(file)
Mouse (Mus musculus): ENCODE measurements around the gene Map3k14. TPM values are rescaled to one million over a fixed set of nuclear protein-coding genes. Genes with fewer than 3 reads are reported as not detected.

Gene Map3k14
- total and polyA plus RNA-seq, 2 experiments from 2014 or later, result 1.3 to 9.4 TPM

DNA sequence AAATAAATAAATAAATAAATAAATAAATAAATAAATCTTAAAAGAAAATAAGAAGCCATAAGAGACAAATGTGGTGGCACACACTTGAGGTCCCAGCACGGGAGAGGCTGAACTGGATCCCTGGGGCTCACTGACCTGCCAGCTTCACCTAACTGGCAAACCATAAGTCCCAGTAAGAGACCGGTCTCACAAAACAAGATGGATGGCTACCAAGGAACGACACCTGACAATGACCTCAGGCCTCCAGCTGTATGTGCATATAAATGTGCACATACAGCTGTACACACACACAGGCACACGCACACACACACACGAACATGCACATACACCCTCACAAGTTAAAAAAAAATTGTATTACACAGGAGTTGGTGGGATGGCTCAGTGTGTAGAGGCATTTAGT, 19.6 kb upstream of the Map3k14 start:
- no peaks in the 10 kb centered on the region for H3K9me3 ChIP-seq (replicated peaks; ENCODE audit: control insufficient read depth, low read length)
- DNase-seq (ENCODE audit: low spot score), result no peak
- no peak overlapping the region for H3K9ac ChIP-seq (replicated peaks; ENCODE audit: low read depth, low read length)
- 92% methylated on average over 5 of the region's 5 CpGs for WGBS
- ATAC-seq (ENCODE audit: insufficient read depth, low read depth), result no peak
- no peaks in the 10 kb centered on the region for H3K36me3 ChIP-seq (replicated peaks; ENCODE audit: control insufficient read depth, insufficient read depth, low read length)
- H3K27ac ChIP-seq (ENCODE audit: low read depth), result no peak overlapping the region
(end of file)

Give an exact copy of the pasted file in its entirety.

Mouse (Mus musculus): ENCODE measurements around the gene Map3k14. TPM values are rescaled to one million over a fixed set of nuclear protein-coding genes. Genes with fewer than 3 reads are reported as not detected.

Gene Map3k14
- total and polyA plus RNA-seq, 2 experiments from 2014 or later, result 1.3 to 9.4 TPM

DNA sequence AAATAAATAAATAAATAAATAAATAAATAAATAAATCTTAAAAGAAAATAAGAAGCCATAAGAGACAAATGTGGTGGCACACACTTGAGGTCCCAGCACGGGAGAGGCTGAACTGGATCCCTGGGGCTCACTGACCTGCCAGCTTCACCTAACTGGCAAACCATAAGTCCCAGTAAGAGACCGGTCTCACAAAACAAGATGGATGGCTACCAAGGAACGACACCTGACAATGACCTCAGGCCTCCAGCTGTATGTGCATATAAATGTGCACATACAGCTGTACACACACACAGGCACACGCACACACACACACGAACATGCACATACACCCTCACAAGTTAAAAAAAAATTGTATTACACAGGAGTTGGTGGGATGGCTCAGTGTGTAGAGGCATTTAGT, 19.6 kb upstream of the Map3k14 start:
- no peaks in the 10 kb centered on the region for H3K9me3 ChIP-seq (replicated peaks; ENCODE audit: control insufficient read depth, low read length)
- DNase-seq (ENCODE audit: low spot score), result no peak
- no peak overlapping the region for H3K9ac ChIP-seq (replicated peaks; ENCODE audit: low read depth, low read length)
- 92% methylated on average over 5 of the region's 5 CpGs for WGBS
- ATAC-seq (ENCODE audit: insufficient read depth, low read depth), result no peak
- no peaks in the 10 kb centered on the region for H3K36me3 ChIP-seq (replicated peaks; ENCODE audit: control insufficient read depth, insufficient read depth, low read length)
- H3K27ac ChIP-seq (ENCODE audit: low read depth), result no peak overlapping the region